Revised 2005 proposal for meta-data

Michel Fortin michel.fortin at
Sat Dec 30 23:04:22 EST 2006

Le 2006-12-30 à 11:48, Andrea Censi a écrit :

>> ## Header ## {boo class="override"}


>> {boo}: .boo style=color:green;font-weight:bold


> Seems reasonable. So the special case is: ".class1" adds "class1" to

> the class attribute.


> OK - I didn't like "tag". So formally "boo" in the example is a

> "reference to an attribute list"?


> and this:

>> {boo}: .boo style=color:green;font-weight:bold

> is a "definition of an attribute list"?


> OK for the single quote.


> New version:


> An unquoted value must not start with a double quote or single

> quote, and may

> contain everything except whitespace and closing brace.


> Inside quote values, single and double quotes can be escaped by

> \" and \'.

Seems fine, although the closing brace could still be allowed for
attribute list definitions as those are terminated by the end of line
instead of braces.

> Actually, that's the exact HTML specification for the content of the

> ID attribute:




> This is the XML specification for the name of the attributes:




> this is indeed more liberal.

And the WHATWG's HTML5-wannabe draft specification does not put any
restriction on the value of id. <
current-work/#the-id> (Warning: huge document beyond this link)

But all this is beside the point: anyone wishing to add an invalid
attribute can do it by other means -- like {id="!R%)$#(XC +"} or by
writing directly inline HTML. Markdown (the syntax) isn't an HTML
sanitizer nor a validator; if the author wants to add an invalid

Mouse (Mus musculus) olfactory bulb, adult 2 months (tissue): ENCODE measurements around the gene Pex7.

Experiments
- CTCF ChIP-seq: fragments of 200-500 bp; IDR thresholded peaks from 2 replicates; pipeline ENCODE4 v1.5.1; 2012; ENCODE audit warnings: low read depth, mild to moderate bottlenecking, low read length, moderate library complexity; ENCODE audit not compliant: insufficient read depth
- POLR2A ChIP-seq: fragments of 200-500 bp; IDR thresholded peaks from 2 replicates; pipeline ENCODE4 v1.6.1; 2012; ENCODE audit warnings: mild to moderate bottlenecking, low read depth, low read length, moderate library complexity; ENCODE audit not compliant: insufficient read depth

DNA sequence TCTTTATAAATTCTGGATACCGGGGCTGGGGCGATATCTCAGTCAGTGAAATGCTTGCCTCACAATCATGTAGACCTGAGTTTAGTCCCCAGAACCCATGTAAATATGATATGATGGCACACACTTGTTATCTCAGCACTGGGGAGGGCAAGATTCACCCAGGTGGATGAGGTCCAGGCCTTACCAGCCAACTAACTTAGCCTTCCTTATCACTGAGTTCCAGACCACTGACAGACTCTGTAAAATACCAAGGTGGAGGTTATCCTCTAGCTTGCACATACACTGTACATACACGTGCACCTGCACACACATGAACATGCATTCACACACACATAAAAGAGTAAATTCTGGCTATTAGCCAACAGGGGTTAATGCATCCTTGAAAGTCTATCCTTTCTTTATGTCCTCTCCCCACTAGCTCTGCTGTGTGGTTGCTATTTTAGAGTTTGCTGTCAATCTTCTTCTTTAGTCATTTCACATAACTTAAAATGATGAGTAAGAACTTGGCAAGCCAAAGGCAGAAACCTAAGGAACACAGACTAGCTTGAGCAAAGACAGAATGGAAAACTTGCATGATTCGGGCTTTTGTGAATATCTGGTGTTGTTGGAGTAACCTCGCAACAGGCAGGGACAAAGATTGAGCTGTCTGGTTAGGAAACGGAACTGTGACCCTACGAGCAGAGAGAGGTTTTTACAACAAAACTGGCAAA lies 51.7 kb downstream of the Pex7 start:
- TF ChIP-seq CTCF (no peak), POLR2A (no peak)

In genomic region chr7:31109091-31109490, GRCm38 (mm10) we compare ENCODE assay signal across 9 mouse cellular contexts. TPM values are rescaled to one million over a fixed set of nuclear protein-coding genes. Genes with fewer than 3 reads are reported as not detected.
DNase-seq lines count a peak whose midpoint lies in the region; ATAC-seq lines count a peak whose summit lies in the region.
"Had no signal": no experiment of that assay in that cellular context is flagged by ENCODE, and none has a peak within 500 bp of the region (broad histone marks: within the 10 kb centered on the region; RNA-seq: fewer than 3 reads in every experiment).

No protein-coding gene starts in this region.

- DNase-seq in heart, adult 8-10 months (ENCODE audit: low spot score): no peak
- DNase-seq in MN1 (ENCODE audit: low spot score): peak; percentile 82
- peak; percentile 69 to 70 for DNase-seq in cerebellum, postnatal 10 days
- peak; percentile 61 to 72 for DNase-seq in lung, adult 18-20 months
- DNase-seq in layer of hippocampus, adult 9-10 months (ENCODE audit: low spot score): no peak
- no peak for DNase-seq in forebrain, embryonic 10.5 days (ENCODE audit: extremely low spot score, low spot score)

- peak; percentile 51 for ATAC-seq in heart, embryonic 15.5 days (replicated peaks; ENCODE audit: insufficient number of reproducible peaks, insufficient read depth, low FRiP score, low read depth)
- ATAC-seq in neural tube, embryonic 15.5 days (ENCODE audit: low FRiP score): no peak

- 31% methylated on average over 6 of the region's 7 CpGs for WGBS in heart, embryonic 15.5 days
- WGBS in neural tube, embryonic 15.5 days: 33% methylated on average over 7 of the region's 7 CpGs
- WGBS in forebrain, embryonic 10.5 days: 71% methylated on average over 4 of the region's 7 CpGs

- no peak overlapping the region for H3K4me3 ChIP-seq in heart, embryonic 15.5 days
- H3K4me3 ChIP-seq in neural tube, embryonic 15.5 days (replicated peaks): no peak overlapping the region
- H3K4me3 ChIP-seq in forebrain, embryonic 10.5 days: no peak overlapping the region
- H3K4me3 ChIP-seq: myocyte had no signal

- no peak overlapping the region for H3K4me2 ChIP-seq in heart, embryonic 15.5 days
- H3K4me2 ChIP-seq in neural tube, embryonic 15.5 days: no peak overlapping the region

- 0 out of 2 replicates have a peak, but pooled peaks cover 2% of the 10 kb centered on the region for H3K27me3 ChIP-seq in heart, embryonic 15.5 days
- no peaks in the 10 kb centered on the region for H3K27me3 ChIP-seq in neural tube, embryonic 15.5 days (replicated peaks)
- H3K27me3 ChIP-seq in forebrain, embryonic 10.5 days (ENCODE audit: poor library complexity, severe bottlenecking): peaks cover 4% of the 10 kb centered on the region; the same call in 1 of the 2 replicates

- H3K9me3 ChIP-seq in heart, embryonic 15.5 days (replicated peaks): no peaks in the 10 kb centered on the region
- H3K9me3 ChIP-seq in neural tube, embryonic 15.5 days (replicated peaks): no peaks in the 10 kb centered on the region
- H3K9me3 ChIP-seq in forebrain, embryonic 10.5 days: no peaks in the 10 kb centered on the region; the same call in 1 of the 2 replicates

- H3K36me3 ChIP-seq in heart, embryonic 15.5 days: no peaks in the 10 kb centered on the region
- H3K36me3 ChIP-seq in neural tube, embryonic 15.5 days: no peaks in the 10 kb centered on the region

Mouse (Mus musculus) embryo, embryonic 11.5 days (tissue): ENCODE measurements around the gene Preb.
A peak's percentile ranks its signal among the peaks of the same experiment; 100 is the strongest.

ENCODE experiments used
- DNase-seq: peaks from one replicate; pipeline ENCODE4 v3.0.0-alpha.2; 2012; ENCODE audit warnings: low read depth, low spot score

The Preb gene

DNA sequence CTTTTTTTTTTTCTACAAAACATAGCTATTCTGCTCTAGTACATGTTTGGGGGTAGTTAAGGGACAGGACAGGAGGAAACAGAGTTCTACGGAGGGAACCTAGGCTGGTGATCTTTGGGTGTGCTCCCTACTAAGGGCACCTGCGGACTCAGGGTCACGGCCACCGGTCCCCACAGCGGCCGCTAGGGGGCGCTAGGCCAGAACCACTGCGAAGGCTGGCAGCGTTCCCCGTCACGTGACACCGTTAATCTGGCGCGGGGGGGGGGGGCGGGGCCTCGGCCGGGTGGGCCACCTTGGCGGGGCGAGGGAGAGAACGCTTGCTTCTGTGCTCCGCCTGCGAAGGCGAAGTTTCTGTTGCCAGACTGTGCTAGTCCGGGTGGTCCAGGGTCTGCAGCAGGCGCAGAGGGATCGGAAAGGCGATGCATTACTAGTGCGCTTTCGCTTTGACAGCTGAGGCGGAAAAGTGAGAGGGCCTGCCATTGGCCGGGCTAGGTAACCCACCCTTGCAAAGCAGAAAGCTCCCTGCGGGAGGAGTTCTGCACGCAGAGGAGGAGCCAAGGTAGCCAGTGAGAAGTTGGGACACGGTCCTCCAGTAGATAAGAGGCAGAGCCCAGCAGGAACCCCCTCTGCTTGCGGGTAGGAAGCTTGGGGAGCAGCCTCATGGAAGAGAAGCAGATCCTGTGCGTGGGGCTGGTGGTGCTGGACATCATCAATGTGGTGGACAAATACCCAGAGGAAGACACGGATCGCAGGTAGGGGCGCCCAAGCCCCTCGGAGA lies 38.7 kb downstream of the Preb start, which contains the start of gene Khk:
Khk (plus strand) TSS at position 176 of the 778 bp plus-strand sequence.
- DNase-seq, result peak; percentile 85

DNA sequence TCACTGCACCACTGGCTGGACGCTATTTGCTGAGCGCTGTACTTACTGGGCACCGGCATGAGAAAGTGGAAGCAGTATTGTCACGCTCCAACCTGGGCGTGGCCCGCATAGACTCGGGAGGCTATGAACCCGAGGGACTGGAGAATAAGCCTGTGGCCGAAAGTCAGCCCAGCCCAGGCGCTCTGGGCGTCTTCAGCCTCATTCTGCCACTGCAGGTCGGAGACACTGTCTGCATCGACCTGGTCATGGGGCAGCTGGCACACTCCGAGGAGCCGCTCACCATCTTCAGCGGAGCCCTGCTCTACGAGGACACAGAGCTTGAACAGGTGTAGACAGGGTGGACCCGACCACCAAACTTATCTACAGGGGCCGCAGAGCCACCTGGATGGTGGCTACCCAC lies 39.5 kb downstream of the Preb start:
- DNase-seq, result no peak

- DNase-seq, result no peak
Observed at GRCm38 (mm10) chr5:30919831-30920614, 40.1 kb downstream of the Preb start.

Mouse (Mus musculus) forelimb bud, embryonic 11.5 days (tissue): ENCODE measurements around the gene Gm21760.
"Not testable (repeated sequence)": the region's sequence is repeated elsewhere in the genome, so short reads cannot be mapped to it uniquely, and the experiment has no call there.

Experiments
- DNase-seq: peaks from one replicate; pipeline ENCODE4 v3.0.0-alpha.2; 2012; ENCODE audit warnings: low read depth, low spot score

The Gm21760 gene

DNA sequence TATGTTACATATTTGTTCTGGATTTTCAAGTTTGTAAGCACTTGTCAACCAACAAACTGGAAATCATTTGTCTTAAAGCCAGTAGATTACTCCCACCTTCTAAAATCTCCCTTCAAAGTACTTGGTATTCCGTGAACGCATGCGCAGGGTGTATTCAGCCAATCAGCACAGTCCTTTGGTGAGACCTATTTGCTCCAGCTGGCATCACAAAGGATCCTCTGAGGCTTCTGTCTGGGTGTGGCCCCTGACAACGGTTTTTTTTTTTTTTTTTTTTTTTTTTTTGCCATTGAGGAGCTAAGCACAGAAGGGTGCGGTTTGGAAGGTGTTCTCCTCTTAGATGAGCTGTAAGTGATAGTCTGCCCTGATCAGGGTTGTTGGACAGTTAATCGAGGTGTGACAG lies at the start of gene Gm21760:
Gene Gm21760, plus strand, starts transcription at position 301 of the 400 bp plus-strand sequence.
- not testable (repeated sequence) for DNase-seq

attribute we should let him do so.

>> "Question: should : be a synonym for = in attributes list."


>> While it would certainly be nice, I think it's a better idea to have

>> an HTML-like syntax to define HTML attributes. Beside, it's not very

>> clear what will happen when you have a space after the colon. Compare

>> this:


>> [link][1]{.class hreflang: fr ref}


>> {ref}: lang: en .class


> It's not ambiguous, but let's drop it. Another very good reason is

> that ":" indicates an xml namespace:


> {ref}: lang=en xml:lang=en

It's not ambiguous to the parser, but it is to the reader in my
opinion. I hadn't thought of XML namespace prefixes, but indeed
that's an interesting problem too.

>> Other considerations: allowing arbitrary attribute values on span

>> elements may pose problem to the current parsers. For instance, this

>> link:


>> [test][1]{title="`coco`"}


>> is hard to parse correctly, because if the link reference [1] is not

>> defined, the link becomes pure text and `coco` must be changed to a

>> code span, while if the link is defined then `coco` is an attribute

>> and must not be changed to a code span. The only way to get this

>> correctly is to parse all the span expressions together, creating a

>> "real" parser as some have suggested.


> I see two solutions:

> 1) in inline attribute list, we pose some limits on the characters

> you can use

> 2) Markdown special chars must be escaped also inside attributes

> lists, so that

>> [test][1]{title="`Quake ][`"}

> must be written:

>> [test][1]{title="\`Quake \]\[\`"}

That would work, but it's very inelegant. Oh, and escaping ][ isn't
really necessary. My current implementation -- which does nothing
special to solve this problem -- parse the thing perfectly when I
escape only the backticks.

Michel Fortin
michel.fortin at

More information about the Markdown-Discuss mailing list